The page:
(Or, why do we go on courses like this, anyway?)
I like my crust wrinkly. Corrugated. Pimply.
I live in an area where there's nary a wrinkle or blemish to be found.
I'm referring, of course, to the earth - planet earth. And my complaint
about the earth around where we live stems from the fact that we like
visiting high and low places, and enjoying the accompanying scenery,
challenge, adventure and achievement.
n order to go to the more challenging of earth's wrinkles, one needs certain skills: for example, the ability to scale steep rock; the ability to travel safely on snow; the ability to navigate crevasse fields on glaciers; and, above all, a good 'mountain sense', or ability to make informed, rational decisions based on knowledge and experience. All of these things together comprise what is commonly referred to as mountaineering.
The fact that I (and my outdoorsy friends) want to do this sort of thing is made a bit more difficult, living out here as we do in the flat east of North America. If we lived out west, perhaps things might be different: Initial forays up easy hiking peaks might have led to more difficult scrambling up steeper and higher, rocky summits. Which may have in turn led to learning some simple climbing skills on weekend trips... which may have naturally progressed to harder rock, to snow, and to glaciers. You know what they say: the sky's the limit!
Long ago I'd decided that the only way to kick-start my mountain skills was to take a mountaineering course: to that end, in 1998 I took a 13-day mountaineering course with an American outfit. The course was great, and I learned a lot. The problem was was a lack of people with which to climb. In subsequent years, when I visited a locale with mountains, we were always limited with regards to which routes and which mountains we could climb, which in turn meant that as time went by, all those skills I'd learned went rusty.
Fast forward to 2006. Most of my circle of hiking and climbing buddies hadn't had any formal mountaineering training. My thought was that if we could all get some mountaineering training, then we would be in a position to try some moderate mountaineering - get the ball rolling again, so to speak.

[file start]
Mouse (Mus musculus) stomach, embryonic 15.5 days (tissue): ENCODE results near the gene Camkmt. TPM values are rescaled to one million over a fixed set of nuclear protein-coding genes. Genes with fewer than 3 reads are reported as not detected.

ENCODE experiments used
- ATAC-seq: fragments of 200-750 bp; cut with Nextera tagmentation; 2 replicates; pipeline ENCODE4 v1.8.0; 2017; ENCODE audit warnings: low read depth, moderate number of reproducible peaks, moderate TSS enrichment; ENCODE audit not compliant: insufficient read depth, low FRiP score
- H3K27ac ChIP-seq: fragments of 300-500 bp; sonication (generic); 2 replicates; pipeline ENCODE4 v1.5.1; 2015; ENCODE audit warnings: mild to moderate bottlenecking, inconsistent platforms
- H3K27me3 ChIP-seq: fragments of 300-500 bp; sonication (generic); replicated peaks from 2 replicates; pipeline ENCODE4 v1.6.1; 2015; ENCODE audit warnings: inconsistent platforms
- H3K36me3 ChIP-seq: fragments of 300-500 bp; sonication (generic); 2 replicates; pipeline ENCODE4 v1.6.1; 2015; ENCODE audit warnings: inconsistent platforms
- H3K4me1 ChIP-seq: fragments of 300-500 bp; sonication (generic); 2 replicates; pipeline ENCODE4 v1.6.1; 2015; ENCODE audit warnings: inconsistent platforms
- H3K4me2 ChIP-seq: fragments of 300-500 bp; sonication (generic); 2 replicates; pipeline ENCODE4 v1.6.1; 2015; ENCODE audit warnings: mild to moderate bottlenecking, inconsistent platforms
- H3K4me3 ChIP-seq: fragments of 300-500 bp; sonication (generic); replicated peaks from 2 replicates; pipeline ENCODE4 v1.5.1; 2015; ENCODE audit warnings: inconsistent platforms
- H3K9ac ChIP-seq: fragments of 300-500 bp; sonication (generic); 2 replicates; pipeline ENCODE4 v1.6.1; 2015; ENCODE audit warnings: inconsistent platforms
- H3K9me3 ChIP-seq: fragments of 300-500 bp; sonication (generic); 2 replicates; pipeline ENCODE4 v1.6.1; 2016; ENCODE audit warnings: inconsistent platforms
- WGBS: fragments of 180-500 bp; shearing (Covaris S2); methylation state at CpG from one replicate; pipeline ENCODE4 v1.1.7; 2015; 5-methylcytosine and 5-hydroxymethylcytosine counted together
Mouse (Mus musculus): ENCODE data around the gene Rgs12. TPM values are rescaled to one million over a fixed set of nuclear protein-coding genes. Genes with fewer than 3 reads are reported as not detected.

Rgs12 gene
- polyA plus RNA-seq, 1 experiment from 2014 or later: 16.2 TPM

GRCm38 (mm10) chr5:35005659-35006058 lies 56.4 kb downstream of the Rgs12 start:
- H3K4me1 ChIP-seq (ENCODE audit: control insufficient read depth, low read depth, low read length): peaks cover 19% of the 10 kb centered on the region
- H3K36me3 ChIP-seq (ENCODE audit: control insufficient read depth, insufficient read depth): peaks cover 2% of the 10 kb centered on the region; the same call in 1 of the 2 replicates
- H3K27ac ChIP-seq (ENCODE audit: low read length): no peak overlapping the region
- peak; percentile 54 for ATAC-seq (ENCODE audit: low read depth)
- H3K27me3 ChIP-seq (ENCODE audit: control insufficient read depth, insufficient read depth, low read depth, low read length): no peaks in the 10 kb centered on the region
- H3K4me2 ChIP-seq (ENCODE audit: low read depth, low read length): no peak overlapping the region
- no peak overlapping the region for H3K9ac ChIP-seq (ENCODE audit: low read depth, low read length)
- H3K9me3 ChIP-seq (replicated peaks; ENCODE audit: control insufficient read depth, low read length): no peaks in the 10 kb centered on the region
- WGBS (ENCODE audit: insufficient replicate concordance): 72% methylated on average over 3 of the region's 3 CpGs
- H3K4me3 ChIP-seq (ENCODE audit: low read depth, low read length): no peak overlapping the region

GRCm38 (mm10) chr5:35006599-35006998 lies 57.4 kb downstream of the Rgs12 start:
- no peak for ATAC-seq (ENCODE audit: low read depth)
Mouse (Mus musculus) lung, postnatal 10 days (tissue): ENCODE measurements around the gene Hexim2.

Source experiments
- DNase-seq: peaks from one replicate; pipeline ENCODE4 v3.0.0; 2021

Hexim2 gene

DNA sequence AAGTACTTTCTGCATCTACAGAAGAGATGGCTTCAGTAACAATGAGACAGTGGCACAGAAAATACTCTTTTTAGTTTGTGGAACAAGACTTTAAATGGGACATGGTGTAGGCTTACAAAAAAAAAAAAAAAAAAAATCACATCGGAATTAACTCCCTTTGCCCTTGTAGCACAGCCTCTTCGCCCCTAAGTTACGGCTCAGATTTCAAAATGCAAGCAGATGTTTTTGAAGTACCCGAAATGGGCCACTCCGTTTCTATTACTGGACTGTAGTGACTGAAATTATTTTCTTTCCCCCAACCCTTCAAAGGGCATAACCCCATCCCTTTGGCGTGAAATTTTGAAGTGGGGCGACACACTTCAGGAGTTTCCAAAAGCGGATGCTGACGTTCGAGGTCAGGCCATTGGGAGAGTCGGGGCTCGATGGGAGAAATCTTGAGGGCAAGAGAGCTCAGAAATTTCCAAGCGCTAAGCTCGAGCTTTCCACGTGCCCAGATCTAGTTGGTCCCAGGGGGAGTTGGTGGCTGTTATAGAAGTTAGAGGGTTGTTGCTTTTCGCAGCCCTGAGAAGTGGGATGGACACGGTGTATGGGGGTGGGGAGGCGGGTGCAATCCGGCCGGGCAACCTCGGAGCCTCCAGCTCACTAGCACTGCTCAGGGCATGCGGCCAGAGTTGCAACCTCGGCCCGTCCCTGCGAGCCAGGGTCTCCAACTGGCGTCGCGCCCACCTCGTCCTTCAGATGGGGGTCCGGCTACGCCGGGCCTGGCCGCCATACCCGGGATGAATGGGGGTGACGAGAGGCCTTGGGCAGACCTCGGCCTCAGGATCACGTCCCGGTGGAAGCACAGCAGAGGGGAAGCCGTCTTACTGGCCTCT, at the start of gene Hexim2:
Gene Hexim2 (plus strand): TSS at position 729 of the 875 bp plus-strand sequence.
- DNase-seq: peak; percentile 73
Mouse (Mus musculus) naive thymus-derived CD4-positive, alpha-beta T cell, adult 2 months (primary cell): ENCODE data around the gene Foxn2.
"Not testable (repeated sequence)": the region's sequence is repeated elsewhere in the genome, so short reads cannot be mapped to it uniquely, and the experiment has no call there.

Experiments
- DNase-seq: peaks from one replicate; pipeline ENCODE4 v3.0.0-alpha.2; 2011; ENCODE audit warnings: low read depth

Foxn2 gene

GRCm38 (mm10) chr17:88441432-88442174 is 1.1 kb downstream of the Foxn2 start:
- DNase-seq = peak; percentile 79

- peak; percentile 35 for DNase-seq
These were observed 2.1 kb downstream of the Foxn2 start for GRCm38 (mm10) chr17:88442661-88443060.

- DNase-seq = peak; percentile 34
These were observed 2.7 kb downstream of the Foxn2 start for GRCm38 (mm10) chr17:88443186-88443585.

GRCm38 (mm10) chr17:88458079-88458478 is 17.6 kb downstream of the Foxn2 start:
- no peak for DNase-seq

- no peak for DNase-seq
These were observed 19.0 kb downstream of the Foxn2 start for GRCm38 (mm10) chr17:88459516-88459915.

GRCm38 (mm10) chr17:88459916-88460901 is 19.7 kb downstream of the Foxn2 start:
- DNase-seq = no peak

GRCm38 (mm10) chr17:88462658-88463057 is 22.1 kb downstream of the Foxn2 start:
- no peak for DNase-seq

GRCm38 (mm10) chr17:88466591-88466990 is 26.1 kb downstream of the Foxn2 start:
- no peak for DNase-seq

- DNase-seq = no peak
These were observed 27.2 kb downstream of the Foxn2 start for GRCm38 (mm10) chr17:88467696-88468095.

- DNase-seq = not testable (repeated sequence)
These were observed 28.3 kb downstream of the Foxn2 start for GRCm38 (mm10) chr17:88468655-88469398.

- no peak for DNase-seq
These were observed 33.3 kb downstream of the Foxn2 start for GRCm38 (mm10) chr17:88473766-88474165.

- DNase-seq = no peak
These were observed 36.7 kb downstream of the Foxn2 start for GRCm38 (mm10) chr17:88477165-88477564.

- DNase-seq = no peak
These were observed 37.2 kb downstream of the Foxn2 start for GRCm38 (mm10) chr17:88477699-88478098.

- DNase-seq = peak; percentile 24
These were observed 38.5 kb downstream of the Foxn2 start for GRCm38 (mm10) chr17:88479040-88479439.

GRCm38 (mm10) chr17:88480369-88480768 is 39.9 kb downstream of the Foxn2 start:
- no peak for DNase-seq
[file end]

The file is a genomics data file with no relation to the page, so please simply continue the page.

much petitioning, we wound up witha group of seven: myself, Jenn, Pu,
Brian, Peter, Sara, and Catherine. Good potential for the development
of a core group of basic 'mountaineering-capable' people!
After some searching and researching
on the internet, we settled on a company in British Columbia (Canada)
West Mountaineering School
They had a fairly comprehensive
, and at a reasonable price, too. Given that the entire
class was 'us', we were also able to run the course as a 'custom'
If we wanted to deviate from the course curriculum, we'd be able to do
that. The courses are usually held in the Coast Range north of Vancouver.
Typically, the first few days are held in Squamish - a well-known climbing
destination, and the rest somewhere in the backcountry.
We had a slight problem with our group size, though. Seven was an awkward number, as the company's guide-to-client ratio had a maximum of six. Seven meant an extra guide was required, and so we ended up having to pay more per person. On the plus side, we got a pretty good ratio of two instructors to seven clients.
Our course started on July ninth. By the eighth, we were all gathered at the Mountain Equipment Co-op store in downtown Vancouver, purchasing the required final odds-and-ends. From there it was time to head to Squamish, the location of the first two days of our course.
We stayed at a campground just outside of the town of Squamish. We picked it mostly because it was the closest campground to town. Rather than kick things off with dehydrated meals, we all opted to head into town for dinner, ending up at the Howe Sound brewpub, a decent spot that seems fairly popular with the outdoorsy crowd. We returned here several times during our stay in Squamish.